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How did they ever manage to get cattle to go up there ?

How did they ever manage to get cattle to go up there ?


Postby rockhopper » Wed Nov 09, 2011 7:00 pm

Route description: Bidean nam Bian

Munros included on this walk: Bidean nam Bian, Stob Coire Sgreamhach

Date walked: 06/11/2011

Time taken: 6.3 hours

Distance: 12 km

Ascent: 1400m

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Hills: Bidean nam Bian, Stob Coire Sgreamhach
Date: Sunday 6 November 2011
Distance: 12km
Ascent: 1,400m
Attendees: me

It had been nearly 2 months since I last set foot on a hill :( – various reasons with which I won’t bore you but suffice to say I was rather keen to get back out. Didn’t manage to set off as early as I’d hoped and pea soup fog from Paisley to Loch Lomond also served to slow me up. Only car in the car park just NE of Gearr Aonach in Glencoe and I started walking around sunrise.

Picked up the track from the car park which took me down over a wee bridge from where I could see the track winding its way up into Coire nan Lochan. Stob Coire nan Lochan clearly in the distance.

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Followed the track up into the coire along the side of the stream. It’s a constant incline which makes for straightforward walking but never really got steep. Views back to Am Bodach and the ridge.

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Waterfalls on the way with the rising sun starting to light up Stob Coire nan Lochan.

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Sky getting lighter looking back to Glencoe.

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Some deer appeared on the other side of the stream but there wasn’t enough light to get a decent photo. I continued walking until the track came to a junction with the stream at around NN155554.

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I now had a choice of approach to Stob Coire nan Lochan – whether to head south then west and scramble up or go NW up on to its shoulder and then go south up to the top. I opted for the latter approach to get closer views of the crags and over to Ballachulish.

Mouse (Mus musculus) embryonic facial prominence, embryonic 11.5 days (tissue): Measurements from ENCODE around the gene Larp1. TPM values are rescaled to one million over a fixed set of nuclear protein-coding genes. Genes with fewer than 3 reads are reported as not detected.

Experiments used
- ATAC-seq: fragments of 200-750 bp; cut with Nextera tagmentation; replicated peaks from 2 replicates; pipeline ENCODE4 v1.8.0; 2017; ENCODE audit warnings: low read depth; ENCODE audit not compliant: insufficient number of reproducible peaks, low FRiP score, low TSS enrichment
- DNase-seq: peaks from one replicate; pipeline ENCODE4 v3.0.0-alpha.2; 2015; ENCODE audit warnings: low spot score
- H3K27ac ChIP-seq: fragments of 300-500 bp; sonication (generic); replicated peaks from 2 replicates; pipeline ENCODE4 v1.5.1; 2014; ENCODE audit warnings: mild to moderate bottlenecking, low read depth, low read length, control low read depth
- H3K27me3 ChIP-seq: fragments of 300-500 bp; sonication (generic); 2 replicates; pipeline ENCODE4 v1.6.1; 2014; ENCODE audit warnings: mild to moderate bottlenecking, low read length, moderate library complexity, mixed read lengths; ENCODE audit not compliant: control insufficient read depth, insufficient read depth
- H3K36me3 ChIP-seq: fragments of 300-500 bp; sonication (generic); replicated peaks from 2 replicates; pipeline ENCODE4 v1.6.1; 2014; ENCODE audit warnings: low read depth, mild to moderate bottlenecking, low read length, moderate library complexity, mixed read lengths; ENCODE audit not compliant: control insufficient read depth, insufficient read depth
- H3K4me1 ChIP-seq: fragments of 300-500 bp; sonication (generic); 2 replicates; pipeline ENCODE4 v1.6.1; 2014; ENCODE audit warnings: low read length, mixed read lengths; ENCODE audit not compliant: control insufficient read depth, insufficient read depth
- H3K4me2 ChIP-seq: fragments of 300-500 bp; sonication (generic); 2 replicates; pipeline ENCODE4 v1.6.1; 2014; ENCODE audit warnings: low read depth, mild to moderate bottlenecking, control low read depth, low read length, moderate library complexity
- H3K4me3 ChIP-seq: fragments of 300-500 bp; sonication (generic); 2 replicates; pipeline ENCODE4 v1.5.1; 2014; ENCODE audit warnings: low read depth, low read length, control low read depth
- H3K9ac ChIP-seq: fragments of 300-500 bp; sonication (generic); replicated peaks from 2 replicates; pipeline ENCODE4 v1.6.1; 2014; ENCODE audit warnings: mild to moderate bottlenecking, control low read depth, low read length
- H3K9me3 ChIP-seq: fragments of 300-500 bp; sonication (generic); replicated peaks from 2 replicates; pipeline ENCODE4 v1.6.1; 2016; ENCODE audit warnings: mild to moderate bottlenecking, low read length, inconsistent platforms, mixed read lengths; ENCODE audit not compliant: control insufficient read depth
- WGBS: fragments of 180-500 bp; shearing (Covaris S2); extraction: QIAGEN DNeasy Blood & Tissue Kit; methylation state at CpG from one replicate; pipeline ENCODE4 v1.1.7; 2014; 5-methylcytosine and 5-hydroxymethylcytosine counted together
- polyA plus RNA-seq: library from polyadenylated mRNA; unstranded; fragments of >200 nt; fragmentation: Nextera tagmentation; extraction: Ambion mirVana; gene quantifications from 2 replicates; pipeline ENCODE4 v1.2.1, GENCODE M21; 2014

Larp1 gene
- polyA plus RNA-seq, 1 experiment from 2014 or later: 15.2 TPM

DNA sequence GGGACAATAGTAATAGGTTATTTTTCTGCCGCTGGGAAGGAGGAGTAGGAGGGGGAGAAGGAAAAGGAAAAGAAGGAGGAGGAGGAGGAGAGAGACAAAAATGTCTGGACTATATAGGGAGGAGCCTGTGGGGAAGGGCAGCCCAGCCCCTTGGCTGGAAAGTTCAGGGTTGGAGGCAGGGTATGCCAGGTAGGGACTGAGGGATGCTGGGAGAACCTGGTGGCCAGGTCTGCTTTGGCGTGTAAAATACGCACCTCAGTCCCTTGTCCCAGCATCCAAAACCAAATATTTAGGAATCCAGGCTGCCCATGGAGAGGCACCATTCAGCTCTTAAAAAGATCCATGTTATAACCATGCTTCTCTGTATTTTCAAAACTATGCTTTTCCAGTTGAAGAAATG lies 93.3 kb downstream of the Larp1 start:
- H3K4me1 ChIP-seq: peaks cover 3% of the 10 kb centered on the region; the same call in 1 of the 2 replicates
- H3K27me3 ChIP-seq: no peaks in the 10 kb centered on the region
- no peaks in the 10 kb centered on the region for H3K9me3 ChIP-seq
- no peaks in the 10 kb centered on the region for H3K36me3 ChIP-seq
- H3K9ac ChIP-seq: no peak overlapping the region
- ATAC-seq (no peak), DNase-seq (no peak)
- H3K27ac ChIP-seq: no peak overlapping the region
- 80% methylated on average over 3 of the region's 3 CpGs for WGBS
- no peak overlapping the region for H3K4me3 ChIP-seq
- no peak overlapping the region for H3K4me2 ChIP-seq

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The mist was coming and going with the sun starting to light up the rocky crags leading up to Stob Coire nan Lochan.

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The views back to Glencoe.

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As I walked further up the mist started swirling up the hillside – bit worried that it would get thicker but it didn’t really come to much.

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Got to the start of the shoulder and started the climb up Stob Coire nan Lochan.

View over to Beinn a'Bheithir.

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And the Aonach Eagach ridge with Ben Nevis peeping through in the background.

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From here to the top the ground was covered in rocks and boulders. Normally this would be a straightforward case of “rockhopping” but, being out of the sun, they were covered in frost and very slippy. Took it carefully.

Got to a sheer drop and had to double back a bit to avoid it.

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View over to Loch Leven.

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Back down over the lochans to Gearr Aonoach.

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Arriving at the top of Stob Coire nan Lochan, Ben Nevis was clearing in the distance.

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I now had a clear view of the rest of the way up to Bidean nam Bian. It reminded me a bit of the ridge from Meall a’Bhuiridh to Clach Leathad en route to Creise – initially looks rather daunting but, once on it, it’s actually quite straightforward.

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Got to the top of Bidean nam Bian.

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View back the way I’d come.

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On towards Stob Coire Sgreamhach